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Marina playground will bear Huntington’s name

A special surprise greeted longtime Port of Bremerton Commissioner Mary Ann Huntington at her final board meeting earlier this month.

“What an honor and a total surprise,” Huntington said after receiving three special recognitions from her fellow commissioners at the Dec. 11 meeting.

“All of the resolutions were a surprise since I asked not to have any recognition for me.”

The biggest surprise, Huntington said, was the fact that her fellow commissioners and port staff decided to rename the Marina Children’s Park she helped bring about nearly two years ago after her.

“It was kept very quiet,” said Ginger Waye, the port’s executive assistant. “I didn’t even know about it until I was typing up the resolution that afternoon.

The resolution states that the name of the park will now be the “‘Mary Ann Huntington Children’s Park’ in honor of her inspiration leading to the establishment and construction of the park.”

In 2005, Huntington forged a partnership between the port and the Soroptimist International of Port Orchard that ultimately brought her longtime dream of such a park to life.

“They said they had some extra money and asked me if I had a project for them to do, and I said, ‘Boy, do I!’” Huntington said when the plans were first announced. “And they loved it, and took it back to their board, and it was approved.”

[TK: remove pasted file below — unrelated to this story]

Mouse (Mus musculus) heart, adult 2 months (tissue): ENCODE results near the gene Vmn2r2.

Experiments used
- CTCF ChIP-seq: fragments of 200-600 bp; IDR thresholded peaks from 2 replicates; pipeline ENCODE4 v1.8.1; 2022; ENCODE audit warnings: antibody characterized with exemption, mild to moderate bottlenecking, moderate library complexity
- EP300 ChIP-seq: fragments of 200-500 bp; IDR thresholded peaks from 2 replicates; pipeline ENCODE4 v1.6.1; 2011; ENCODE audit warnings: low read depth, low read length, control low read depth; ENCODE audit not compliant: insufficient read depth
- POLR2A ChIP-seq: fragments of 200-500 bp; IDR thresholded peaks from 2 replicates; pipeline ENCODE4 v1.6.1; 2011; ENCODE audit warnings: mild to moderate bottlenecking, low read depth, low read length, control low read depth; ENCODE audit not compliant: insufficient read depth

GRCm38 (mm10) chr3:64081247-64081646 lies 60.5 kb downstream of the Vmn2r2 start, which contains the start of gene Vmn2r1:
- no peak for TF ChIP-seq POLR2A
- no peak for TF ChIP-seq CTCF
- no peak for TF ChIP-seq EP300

Soon, Soroptimist members began picking out the playground equipment they were going to purchase, which included a climbing apparatus, a slide, and a few “spinner bowls.”

The port contributed the land for the park, plus the labor assembling the equipment and creating a concrete border and bed of soft chips for protection from falls and scrapes.

Since the park has been built, the port acknowledged that the “Port Orchard Marina has benefited greatly by the establishment of the children’s park and the children of Port Orchard have also gained a new, safe place to play.”

Huntington said the park was definitely a “team effort,” but she was touched and happy to have her name etched permanently on it.

“Just imagine, something named after me and I’m still alive — I’m so excited,” she said. “I love that little park, and someday in the far future I’ll be able to take my great grandkids down there and get tears in my eyes watching them laugh and play.”

Huntington said the port and Soroptimist team has already begun work on the next phase of the park area, which she explained will be “a covered gazebo with picnic benches and tables for adults to rest at while the kids play.”

She said the money has already been budgeted by the port and raised by the Soroptomist.

Waye said a plaque and monument should be placed at the park sometime early next year.

The port gave Huntington two more recognitions at her final meeting, one for her 18 years of service as a commissioner, and one for her two years as board president.

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